Oh, gosh, I'm going to be humorless here, and I'll apologize right now for it. It's not that I can't enjoy some humor at my expense, or at the expense of a group I'm a part of (although, sure, I'll admit that I might enjoy first-class humor at the expense of sociologists a bit more). I just have a point to make. I'm not complaining. Really.
I suppose I need to explain what I'm talking about, which is Chris Beam's fun "what if political scientists covered the news" item in Slate. It's good! But you know what (and here comes the humorless part)...we, that is political scientists, really don't object to coverage of much of what is covered by the press. I suppose I should speak for myself: I don't mind most of the stuff that gets covered. I can think of some things I would like to be covered more than they are -- policy, and state and local politics, some of the things that happen in Congress -- but really, I'm not out there complaining about too much focus on the president, or on horse race coverage of campaigns. That's what readers want, and it's not fair to blame editors and producers, reporters and correspondents, for responding to their customers.
What do reporters get wrong? I can think of a few broad classes of things that seem to really annoy academic experts. I'll stick to two here...
Probably the biggest is inappropriate causal claims. Beam does a great job on that in his piece. No, the president's comments on X won't actually affect his approval ratings very much. No, a campaign gaffe won't in most cases affect election results. No question about it; reporters often give too much causal importance to transitory stuff, whether they're talking about elections, or legislating, or anything else. Second, to me, is failure to put things in proper historical context. We've been seeing that in claims that Ronald Reagan would have been able to rise above various things that have caused problems for Obama, claims that ignore Reagan's own volatile approval ratings. Sometimes really new and different things do happen, but usually it's the claim that past examples don't apply to some incredibly new phenomenon, and not history, which is bunk.
However. Many political scientists -- me! -- absolutely love a well-reported descriptive piece on something that's actually happening. I did an item yesterday about Jeff Zeleny's article about Town Hall meetings -- it's a great example. Of course, I can't vouch for the actual reporting, but assuming that he got that right, the rest of it is what I'm talking about. He focuses on telling the story, not speculating about What It All Means, or How It Will Affect the Elections, or anything like that. From reading the story, I not only learned something I didn't know (why I haven't been hearing about the crazies at Town Hall meetings), but I got some of the texture of the story, so that I could really get a feel for what's happening. Now, does the story about Town Halls "matter" in the sense that it will affect the 2010 elections? Probably not. Is it a key indicator that helps us guess what will happen in the elections? Nope. Has it ever happened before? I don't know. Is it a fundamental change in how Congress represents Americans? I doubt it. But it is part of what Congressional politics was like in 2010, and so I find it interesting, on its own merits. I'd hate to have either missed out on learning about it because it didn't "matter" in any of those senses, or have had to wade through a bunch of silly claims and false assumptions in order to get there. During the campaign, I'm as interested as anyone in the latest ads, the latest gaffes, and so on. They're interesting. They're how most of us experience the campaign. That's enough, even if it isn't how most of us choose which candidate to support.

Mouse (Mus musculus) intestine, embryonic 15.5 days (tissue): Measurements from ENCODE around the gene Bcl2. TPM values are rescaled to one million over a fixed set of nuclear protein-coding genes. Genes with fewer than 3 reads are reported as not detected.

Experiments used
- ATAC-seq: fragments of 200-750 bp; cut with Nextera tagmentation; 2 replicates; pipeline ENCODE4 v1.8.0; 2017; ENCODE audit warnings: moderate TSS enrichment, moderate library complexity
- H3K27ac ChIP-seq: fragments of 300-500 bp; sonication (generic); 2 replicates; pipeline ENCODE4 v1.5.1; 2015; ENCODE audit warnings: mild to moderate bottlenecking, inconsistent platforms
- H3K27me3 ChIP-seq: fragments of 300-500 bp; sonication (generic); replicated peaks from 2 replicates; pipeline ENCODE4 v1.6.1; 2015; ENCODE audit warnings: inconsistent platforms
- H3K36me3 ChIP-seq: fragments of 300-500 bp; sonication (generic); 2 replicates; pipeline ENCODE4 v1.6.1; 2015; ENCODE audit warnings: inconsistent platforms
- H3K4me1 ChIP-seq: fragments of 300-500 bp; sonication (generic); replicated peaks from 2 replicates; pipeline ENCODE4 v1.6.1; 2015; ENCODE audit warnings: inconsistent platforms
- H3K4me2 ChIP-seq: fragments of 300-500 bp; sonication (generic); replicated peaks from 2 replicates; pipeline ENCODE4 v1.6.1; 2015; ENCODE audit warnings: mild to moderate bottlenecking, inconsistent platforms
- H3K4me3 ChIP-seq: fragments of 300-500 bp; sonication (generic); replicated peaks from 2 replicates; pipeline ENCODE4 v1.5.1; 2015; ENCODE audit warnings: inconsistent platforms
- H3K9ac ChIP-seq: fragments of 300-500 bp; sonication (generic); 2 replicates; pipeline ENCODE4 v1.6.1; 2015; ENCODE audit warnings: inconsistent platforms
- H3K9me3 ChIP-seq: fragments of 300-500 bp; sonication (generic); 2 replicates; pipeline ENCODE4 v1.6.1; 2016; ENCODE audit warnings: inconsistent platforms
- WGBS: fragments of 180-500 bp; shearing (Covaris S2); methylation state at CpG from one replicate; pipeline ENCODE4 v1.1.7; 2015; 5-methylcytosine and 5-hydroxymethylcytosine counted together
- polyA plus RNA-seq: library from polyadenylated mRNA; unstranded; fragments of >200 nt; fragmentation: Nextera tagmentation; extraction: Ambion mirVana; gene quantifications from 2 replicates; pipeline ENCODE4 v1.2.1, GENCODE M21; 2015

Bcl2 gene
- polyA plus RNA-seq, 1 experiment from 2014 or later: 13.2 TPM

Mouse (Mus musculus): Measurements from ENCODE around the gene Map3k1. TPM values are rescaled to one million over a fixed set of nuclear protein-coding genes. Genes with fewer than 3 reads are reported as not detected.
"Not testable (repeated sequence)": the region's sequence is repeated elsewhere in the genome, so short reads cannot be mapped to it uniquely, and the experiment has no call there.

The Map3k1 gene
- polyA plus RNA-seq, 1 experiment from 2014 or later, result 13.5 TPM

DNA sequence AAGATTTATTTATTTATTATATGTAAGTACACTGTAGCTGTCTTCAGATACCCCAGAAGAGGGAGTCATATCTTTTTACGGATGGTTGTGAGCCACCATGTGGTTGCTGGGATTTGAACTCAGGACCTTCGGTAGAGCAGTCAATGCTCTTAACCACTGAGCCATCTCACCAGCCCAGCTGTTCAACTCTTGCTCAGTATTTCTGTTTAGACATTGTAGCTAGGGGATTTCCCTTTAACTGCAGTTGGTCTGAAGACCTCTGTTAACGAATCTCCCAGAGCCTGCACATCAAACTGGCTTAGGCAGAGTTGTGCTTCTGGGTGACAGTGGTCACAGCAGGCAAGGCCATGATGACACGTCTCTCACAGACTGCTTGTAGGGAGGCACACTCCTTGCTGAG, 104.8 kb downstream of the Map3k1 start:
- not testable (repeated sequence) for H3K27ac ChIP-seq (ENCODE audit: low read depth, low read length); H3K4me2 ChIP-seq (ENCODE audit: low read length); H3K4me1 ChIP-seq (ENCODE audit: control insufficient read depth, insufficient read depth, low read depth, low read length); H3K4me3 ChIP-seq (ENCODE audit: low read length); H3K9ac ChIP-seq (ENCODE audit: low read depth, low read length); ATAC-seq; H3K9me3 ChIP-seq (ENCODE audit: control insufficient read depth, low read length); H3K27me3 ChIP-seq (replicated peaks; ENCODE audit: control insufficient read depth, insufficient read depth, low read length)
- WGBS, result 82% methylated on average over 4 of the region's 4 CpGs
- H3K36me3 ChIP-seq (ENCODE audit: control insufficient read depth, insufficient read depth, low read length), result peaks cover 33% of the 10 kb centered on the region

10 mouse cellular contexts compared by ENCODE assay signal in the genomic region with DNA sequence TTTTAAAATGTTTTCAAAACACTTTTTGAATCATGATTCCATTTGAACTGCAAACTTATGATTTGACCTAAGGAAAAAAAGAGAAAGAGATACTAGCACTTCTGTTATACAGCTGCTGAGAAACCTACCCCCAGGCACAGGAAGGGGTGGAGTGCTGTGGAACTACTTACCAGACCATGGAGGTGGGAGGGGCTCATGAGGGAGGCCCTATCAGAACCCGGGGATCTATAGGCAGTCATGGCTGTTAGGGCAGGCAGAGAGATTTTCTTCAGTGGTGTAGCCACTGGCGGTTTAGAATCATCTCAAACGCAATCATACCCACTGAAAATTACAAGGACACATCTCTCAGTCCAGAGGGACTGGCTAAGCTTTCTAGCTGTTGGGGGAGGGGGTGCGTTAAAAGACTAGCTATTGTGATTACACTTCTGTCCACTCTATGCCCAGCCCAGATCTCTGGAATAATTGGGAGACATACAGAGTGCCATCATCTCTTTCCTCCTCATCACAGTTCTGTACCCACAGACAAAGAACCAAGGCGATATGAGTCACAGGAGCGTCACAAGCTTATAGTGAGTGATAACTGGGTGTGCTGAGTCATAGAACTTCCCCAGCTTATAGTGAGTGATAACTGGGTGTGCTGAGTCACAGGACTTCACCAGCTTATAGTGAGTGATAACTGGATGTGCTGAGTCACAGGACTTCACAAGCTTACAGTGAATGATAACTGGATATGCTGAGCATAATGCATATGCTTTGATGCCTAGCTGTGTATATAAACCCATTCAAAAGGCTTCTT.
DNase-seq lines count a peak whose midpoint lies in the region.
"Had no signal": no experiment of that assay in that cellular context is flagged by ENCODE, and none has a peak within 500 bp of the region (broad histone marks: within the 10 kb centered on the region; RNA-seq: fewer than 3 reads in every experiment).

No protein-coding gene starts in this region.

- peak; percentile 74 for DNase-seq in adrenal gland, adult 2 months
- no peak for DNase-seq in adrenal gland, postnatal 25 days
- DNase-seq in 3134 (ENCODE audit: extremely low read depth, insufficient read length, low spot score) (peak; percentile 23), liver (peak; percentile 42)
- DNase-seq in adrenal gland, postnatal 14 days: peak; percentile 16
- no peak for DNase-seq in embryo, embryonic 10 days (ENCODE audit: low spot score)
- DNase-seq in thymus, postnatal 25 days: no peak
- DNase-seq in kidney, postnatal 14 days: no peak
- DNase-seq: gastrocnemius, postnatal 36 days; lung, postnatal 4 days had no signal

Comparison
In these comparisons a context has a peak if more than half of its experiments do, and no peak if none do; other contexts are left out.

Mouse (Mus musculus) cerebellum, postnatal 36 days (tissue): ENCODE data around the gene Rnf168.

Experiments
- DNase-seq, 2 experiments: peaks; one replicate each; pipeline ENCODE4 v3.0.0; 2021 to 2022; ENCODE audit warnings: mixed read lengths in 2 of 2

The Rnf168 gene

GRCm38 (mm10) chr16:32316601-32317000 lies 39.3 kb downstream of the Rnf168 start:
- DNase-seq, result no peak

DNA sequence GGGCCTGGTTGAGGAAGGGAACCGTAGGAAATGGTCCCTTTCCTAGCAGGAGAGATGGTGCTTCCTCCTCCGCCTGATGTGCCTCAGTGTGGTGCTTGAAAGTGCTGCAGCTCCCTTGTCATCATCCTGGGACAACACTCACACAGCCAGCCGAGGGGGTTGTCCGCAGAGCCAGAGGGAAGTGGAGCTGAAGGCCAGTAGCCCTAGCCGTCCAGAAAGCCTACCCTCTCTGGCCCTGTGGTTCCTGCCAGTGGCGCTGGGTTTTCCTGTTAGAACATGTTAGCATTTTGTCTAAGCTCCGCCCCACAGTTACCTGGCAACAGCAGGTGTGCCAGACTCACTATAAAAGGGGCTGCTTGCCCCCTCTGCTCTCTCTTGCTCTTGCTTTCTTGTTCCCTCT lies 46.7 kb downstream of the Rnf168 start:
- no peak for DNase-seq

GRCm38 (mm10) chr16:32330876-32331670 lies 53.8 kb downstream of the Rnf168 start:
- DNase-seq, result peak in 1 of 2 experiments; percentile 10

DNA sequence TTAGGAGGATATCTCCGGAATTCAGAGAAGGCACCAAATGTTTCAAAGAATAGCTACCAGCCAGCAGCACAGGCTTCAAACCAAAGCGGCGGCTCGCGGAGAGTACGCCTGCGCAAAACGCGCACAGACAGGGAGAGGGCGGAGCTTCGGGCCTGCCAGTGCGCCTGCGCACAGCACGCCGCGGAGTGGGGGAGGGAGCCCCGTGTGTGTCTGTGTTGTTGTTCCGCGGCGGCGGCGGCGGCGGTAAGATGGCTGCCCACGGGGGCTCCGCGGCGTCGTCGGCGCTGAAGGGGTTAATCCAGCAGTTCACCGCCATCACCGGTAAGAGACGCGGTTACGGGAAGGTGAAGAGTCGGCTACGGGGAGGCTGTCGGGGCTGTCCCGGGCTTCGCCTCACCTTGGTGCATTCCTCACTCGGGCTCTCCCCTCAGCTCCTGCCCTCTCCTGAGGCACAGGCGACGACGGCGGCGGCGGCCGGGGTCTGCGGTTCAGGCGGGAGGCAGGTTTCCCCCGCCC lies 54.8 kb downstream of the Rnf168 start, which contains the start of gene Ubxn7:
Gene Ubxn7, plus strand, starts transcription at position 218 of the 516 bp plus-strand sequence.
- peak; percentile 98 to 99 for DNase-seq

Obviously, I can't ask reporters to avoid all speculation about causal relationships, to always have a firm grasp of history, or to consult with experts whenever they are tempted to stray beyond their expertise on those things (although they could!). Mostly, I'm just saying that as far as I know, most political scientists aren't going to be upset if reporters, you know, find out about things that are happening and tell us about them.
(No good place to stick it up there, but I'll link to Greg Marx's story that sparked this off down here at the bottom).